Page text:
AutoCAD provides many options for selecting objects. This section has two parts: The first part deals with object selection methods unique to AutoCAD, and the second part deals with the more common selection method used in most popular graphic programs, the Now till Verb method. Because these two methods play a major role in working with AutoCAD, it’s a good idea to familiarize yourself with them early on.
Selecting Objects in AutoCAD
Many AutoCAD commands prompt you to Select objects: .. \ long with this prompt, the cursor changes from cross hairs to a small square. Whenever you see the Select objects: prompt and the square cursor, you have several options while making your selection. Often, as you select objects on the screen, you will change your mind about a selection or accidentally pick an object you do not want. Let’s take a look at most of the selection options available in AutoCAD, and learn what to do when you make the wrong selection.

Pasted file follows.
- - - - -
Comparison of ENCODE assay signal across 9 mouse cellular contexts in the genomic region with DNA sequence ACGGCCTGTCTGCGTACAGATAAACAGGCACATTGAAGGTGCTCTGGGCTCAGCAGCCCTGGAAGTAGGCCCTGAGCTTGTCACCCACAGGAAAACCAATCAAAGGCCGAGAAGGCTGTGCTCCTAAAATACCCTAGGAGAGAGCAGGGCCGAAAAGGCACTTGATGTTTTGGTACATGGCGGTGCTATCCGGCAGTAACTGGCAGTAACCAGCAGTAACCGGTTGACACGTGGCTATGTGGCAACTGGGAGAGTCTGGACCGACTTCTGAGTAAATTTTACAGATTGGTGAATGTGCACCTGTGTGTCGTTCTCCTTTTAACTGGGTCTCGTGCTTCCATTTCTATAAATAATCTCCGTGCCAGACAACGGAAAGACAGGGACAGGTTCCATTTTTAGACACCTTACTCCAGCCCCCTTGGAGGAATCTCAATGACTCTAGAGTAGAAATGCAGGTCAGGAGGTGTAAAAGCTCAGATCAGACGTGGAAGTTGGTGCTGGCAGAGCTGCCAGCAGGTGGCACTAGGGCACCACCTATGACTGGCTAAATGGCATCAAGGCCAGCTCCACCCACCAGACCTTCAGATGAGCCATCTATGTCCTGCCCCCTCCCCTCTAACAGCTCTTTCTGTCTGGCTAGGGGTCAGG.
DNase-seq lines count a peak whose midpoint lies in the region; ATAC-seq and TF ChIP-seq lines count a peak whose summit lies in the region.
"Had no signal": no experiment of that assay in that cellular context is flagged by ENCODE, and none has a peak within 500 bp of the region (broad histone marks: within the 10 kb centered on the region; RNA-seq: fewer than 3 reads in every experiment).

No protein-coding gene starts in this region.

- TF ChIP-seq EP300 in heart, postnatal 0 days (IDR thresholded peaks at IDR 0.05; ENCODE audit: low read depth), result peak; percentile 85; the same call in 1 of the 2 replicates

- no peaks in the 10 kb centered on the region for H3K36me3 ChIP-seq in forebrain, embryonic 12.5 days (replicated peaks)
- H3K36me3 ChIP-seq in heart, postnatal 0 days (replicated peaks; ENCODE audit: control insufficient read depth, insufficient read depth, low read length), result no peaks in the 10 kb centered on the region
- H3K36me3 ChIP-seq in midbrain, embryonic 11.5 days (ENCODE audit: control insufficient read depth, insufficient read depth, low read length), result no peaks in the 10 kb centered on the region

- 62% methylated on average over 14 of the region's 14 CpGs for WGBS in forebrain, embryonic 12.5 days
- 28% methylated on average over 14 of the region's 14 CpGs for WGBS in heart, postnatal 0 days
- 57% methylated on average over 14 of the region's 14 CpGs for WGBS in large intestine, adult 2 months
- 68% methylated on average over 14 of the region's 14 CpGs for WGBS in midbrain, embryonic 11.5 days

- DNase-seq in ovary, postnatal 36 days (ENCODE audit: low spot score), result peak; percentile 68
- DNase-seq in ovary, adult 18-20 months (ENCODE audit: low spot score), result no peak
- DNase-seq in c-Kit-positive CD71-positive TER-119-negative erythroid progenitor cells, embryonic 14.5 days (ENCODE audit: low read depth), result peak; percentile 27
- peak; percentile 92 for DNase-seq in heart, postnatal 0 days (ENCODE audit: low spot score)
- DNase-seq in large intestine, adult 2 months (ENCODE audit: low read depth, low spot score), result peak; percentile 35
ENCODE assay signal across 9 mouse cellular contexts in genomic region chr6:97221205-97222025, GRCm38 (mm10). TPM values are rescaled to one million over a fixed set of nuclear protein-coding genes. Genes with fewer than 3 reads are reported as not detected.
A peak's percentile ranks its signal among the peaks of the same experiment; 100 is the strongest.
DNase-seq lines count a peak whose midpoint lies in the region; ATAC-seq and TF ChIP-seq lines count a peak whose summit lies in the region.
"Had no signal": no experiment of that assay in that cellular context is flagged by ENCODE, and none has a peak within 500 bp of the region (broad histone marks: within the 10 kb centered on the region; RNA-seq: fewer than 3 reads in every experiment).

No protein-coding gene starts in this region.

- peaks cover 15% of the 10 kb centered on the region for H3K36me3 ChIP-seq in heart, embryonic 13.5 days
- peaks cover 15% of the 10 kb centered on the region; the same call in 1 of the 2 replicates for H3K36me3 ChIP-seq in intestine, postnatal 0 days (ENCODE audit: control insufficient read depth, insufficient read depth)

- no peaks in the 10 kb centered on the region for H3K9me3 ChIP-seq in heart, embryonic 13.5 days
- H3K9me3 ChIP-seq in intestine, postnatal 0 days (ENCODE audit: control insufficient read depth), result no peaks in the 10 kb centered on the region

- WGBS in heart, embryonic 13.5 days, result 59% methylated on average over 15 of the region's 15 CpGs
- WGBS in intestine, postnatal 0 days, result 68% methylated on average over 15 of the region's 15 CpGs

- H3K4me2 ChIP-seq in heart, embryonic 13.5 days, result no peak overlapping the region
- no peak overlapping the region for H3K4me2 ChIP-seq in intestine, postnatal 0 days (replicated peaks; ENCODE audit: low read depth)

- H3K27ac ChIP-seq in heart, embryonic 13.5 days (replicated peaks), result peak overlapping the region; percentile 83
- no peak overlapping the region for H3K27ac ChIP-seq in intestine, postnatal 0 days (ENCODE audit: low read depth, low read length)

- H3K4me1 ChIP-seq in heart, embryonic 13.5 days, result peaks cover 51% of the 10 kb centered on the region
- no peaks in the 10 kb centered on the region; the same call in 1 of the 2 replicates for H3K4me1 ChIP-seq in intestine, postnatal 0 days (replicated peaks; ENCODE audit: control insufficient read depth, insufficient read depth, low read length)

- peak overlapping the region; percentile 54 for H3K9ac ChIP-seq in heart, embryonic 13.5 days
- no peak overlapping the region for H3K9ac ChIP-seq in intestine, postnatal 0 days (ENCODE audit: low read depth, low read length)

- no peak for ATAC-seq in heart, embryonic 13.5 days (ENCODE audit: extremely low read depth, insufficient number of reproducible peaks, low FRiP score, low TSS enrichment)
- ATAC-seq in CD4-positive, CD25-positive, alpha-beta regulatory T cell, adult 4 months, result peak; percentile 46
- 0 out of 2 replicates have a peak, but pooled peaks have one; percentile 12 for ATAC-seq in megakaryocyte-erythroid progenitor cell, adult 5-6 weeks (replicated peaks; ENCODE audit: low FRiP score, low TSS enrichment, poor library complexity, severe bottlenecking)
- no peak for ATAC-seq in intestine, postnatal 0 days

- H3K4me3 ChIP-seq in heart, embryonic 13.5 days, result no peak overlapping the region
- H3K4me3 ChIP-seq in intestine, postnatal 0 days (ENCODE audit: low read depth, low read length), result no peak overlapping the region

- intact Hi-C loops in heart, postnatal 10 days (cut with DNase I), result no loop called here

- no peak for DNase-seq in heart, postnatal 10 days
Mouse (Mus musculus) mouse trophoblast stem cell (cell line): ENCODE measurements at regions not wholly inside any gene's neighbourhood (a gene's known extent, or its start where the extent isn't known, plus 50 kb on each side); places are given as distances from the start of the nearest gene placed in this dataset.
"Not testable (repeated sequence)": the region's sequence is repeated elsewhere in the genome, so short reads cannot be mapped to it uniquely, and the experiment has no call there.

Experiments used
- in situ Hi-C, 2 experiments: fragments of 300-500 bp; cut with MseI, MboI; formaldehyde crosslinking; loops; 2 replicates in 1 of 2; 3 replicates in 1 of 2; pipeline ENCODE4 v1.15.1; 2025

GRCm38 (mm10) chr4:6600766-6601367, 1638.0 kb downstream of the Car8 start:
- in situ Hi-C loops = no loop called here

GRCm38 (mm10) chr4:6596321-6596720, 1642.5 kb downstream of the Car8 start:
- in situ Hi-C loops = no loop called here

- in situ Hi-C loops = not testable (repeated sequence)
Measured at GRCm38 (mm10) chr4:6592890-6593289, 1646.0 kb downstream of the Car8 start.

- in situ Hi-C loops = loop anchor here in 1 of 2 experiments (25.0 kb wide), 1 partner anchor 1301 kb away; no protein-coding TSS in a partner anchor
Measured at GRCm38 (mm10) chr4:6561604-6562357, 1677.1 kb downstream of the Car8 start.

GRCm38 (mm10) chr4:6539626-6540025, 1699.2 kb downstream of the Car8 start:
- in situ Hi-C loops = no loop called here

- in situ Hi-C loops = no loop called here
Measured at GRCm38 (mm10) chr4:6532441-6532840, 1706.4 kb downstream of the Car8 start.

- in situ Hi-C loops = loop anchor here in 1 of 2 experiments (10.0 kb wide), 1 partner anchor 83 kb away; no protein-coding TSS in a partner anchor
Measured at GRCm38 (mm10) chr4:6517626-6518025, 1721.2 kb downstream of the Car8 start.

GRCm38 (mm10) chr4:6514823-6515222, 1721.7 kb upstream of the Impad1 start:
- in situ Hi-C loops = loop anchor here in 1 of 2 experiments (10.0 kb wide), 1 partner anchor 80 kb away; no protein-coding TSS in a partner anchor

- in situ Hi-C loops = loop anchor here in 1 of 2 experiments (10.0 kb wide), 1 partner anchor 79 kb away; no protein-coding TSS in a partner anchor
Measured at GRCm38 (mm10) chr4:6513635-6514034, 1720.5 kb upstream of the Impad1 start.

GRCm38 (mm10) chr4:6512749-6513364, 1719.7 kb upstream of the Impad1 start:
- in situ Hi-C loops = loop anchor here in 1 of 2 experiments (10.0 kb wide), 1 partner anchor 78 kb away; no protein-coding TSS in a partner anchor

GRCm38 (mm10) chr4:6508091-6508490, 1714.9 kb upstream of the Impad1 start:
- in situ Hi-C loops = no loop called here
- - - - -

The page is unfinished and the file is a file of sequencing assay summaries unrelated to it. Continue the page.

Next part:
Before you continue, you’ll turn off two features that, while extremely useful, can be confusing to new users. These features are called Running Osnaps and Osnap Tracking. You’ll get a chance to explore these features in depth later in this book.
1. First, check to see if either Running Osnaps or Osnap Tracking is turned on. To do this, look at the buttons labeled OSNAP and OTRACK in the status bar at the bottom of the AutoCAD window. If they are turned on, they look like they are depressed.
If they look like this graphic, proceed.